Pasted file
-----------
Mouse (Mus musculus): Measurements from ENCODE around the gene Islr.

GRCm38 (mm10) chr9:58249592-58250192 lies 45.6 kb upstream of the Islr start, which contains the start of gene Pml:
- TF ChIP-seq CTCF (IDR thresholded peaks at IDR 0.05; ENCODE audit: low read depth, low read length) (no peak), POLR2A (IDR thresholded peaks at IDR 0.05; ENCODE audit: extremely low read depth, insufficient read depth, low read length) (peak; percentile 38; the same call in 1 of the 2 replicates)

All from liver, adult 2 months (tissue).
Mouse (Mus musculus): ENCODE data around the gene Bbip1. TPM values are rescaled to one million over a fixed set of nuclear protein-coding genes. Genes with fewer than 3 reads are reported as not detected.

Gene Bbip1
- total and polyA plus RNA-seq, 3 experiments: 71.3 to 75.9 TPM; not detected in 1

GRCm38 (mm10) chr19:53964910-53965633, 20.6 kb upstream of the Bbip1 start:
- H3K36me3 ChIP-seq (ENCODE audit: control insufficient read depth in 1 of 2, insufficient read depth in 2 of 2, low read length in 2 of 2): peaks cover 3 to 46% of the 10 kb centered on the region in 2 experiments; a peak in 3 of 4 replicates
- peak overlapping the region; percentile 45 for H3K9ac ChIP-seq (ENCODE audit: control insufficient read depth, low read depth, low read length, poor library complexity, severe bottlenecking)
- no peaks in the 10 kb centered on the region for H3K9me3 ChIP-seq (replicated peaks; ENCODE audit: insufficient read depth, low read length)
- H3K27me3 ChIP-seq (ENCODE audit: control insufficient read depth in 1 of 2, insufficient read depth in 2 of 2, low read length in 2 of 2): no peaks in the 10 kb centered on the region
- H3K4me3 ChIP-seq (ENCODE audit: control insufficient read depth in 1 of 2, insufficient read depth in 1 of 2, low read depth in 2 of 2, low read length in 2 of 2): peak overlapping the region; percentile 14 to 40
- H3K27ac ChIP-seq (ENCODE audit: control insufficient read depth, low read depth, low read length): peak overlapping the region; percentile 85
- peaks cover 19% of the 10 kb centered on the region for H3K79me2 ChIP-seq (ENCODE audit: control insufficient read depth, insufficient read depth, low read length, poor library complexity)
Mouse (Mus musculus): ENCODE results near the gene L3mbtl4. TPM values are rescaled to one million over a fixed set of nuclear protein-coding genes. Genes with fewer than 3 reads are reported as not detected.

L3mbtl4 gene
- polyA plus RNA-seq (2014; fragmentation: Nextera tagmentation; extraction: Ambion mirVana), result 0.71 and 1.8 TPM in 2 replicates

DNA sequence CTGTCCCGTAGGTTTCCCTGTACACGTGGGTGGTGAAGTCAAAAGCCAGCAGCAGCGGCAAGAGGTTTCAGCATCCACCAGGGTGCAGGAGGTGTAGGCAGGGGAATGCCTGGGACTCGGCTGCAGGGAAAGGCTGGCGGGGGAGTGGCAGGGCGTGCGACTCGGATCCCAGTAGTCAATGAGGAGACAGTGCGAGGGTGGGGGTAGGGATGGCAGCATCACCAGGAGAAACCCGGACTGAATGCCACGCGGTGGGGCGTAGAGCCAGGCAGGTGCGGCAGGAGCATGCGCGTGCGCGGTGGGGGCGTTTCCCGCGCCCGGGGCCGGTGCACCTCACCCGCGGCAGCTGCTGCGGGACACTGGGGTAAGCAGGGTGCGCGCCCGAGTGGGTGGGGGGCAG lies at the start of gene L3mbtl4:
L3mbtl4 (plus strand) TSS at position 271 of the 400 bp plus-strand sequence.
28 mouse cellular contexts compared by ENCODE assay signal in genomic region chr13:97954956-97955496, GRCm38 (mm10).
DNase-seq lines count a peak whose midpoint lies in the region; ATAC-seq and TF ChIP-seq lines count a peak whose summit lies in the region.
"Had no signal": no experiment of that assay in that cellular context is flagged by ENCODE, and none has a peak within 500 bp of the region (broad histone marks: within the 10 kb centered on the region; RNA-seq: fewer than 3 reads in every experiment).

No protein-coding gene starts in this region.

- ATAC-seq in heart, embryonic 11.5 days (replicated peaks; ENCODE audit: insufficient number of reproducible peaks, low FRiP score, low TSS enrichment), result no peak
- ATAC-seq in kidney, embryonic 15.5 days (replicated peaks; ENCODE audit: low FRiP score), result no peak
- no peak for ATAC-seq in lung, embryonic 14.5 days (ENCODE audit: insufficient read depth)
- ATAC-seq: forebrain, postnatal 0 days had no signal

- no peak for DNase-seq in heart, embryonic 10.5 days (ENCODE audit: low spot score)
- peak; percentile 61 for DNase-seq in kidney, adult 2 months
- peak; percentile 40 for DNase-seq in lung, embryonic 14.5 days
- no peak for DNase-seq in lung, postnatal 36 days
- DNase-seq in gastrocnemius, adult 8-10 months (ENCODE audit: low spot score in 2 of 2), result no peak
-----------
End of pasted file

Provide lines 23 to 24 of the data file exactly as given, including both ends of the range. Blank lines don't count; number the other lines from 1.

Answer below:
"Had no signal": no experiment of that assay in that cellular context is flagged by ENCODE, and none has a peak within 500 bp of the region (broad histone marks: within the 10 kb centered on the region; RNA-seq: fewer than 3 reads in every experiment).

No protein-coding gene starts in this region.